their defence, poor fellow!" I assure you, that when I see a poor bear
led through the streets, chained, beaten, and made to dance, as they
call it, which it is taught to do by cruel tortures, I always remember
this story; and think, how much love and gratitude might that miserable
sufferer feel, and how happy he might be made, if those who have taken
him from his native woods, and made a slave of him, would only show
mercy now instead of such barbarity! We often hear the expression, "As
savage as a bear;" but, I fear, in general, the man is the greater
savage of the two.

[Illustration]

MONKEYS are diverting creatures; and if you saw their fun and frolic
where they have liberty among the boughs of a tree, you would not know
how to leave off laughing. It is a different thing, however, to see
them also chained, and beaten, and with their limbs confined in
unnatural clothing, forced by fear, and hunger, and pain, to play the
antics which they would do of their own accord if treated differently. I
never could understand how people can be amused by any thing that causes
pain to the creature doing it. They must either be very stupid, or very
hard-hearted. Want of thought is a great cause of needless cruelty, I
know; and I am trying to put some kind thoughts into your heads, which
you may be thankful for when you are older. I can tell you one thing,
which is, that it is impossible for a cruel man to be happy: it is
entirely IMPOSSIBLE. He may laugh and shout, and sing, and dance, and
tell you that he is very happy; but it is not so. There is in his heart
something always whispering, "Your turn will come. The great God, the
holy, just, merciful God, whose creatures you now torment, sees it all,
knows it all; and he will punish you. Every one of us must appear before
the judgment-seat of Christ, to give an account of the things done in
the body; and you will be forced to own all your cruelties, before
angels and men: and then what follows? 'HE SHALL HAVE JUDGMENT WITHOUT
MERCY WHO HATH SHOWN NO MERCY!'" A bad man will never confess to you
that such is his feeling: for bad men always will try to make you as bad
as themselves: but now, mind, after what I have told you, if you have
not the same terror of God's vengeance coming over you when you do a
cruel thing. If not, it is because you are already hardened by Satan;
but I should grieve to think it was so with you. Oh! remember that the
blessed Jesus came to destroy the works of the devil; and pray to him
now to deliver you from the power of that evil one. He will hear, and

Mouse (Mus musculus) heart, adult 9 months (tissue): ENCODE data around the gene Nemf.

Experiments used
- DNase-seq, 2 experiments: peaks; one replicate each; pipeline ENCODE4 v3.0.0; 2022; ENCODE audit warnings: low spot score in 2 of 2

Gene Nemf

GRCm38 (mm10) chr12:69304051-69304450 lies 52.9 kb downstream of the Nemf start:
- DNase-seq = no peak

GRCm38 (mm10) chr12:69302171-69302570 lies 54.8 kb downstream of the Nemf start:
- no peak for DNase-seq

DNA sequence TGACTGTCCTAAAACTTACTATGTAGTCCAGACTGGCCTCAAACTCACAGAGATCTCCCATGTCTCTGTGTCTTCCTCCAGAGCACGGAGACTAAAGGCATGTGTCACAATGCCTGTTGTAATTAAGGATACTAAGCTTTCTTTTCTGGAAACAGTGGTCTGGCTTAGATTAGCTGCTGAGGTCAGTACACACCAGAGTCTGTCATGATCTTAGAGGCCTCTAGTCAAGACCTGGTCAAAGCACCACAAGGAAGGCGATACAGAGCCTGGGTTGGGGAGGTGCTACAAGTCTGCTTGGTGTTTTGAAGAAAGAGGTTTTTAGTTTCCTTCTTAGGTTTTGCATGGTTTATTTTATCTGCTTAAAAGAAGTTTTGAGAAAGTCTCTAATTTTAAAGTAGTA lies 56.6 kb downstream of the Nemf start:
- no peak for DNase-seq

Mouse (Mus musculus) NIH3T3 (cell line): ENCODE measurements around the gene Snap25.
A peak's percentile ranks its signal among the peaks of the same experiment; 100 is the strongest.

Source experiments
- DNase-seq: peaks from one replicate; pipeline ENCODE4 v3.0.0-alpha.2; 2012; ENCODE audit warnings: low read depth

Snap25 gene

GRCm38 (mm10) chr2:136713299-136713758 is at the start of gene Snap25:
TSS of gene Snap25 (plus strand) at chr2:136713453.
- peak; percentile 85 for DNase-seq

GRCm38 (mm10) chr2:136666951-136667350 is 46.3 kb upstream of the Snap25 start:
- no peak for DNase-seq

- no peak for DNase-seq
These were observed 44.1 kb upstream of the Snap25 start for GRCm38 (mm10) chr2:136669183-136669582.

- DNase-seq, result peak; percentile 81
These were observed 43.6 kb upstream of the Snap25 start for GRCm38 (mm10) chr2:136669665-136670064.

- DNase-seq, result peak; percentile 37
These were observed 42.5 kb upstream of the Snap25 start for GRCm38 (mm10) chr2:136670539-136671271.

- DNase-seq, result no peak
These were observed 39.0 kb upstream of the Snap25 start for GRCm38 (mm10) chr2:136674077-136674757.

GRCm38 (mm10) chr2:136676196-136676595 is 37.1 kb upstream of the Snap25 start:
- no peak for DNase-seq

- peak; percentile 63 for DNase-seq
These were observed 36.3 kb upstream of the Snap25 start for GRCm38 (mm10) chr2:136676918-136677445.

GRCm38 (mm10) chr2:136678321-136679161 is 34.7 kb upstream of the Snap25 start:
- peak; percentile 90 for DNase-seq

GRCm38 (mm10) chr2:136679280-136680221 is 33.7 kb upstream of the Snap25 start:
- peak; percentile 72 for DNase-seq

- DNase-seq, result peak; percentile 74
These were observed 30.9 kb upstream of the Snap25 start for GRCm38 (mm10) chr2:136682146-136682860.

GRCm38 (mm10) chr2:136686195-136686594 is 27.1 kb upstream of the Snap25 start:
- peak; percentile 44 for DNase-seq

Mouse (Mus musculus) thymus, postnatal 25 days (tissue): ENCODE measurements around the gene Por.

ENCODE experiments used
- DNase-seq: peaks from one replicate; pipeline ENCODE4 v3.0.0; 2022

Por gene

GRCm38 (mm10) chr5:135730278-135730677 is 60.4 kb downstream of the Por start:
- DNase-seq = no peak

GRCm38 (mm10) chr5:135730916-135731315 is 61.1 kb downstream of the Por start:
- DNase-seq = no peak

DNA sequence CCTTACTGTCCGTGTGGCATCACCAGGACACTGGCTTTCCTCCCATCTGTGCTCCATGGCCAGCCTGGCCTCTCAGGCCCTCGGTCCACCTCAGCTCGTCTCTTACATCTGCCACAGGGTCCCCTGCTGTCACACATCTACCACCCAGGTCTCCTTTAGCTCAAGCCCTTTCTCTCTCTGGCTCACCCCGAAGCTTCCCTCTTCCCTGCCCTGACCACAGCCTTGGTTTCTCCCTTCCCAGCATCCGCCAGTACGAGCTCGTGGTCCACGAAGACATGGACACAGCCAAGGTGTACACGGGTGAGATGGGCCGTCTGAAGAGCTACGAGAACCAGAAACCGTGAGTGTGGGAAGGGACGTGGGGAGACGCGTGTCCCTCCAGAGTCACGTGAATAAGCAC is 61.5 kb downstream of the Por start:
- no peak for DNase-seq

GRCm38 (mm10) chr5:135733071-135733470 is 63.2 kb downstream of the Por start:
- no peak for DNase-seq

help, and save.

Even as to animals that we may destroy when they injure us, we should
not forget the good they also do: as an instance, the RAT may be
mentioned. It is, indeed, a very troublesome and sometimes dangerous
creature: it will kill and carry off young chickens, pigeons, and other
defenceless things; besides making sad havoc among the grain and
eatables of every sort. It is often more than a match for a grown
kitten, or even a weak cat: and where they are in numbers, they have
been known to overpower a man. I confess, the rat is a very disagreeable
enemy, whom we may fairly get rid of when we can. But when it is
necessary to kill them, we should do it mercifully; do not put them to
needless pain. Why should you? Is it manly? Is it generous? Is it what
you think God will approve? Will it make you wiser, or better, or
happier to feel that you are giving pain to a poor creature?

[Illustration]



[Illustration]

CHAPTER VI.

BIRDS.


Having now, I think, mentioned all the "four-footed beasts" about which
I had any thing particular to say, I will pass on to another and still
more beautiful portion of God's handy-work--the birds. The account of
their creation is thus given: "And God said, Let the waters bring forth
abundantly the moving creature that hath life, and fowl that may fly
above the earth in the open firmament of heaven. And God created great
whales, and every living creature that moveth, which the waters brought
forth abundantly, after their kind, and every winged fowl after his
kind: and God saw that it was good. And God blessed them, saying, Be
fruitful, and multiply, and fill the waters in the seas, and let fowl
multiply in the earth. And the evening and the morning were the fifth
day." The beasts were not made until the sixth day; so that, if I had
been writing a history of the creation, I should have put the birds and
fishes first. Notice these expressions, "God saw that it was good; and
God blessed them." Every thing when it came from his glorious hand was
very good; and man was the only being who became bad by his own fault,
despised the blessing, and brought the curse on himself, with all its
sad consequences to the whole earth and every creature. "God blessed
them;" and what right have we to make their little lives miserable? This
thought has often come over me when I have seen any cruel thing done.
God said, that the fowl were to "fly above the earth, in the open
firmament of heaven;" but he has made some fowls that are very useful to
man, willing to stay upon the earth. If hens and ducks were to lay their
eggs in high trees, and among rocks, as many birds do, we should get
very few of them; and as they lay many more than they can hatch, it
would be a great and wasteful loss. By this we are sure that poultry was
intended for our use; and if you take care not to frighten or tease
them, you may bring up chickens to be as tame and familiar as dogs or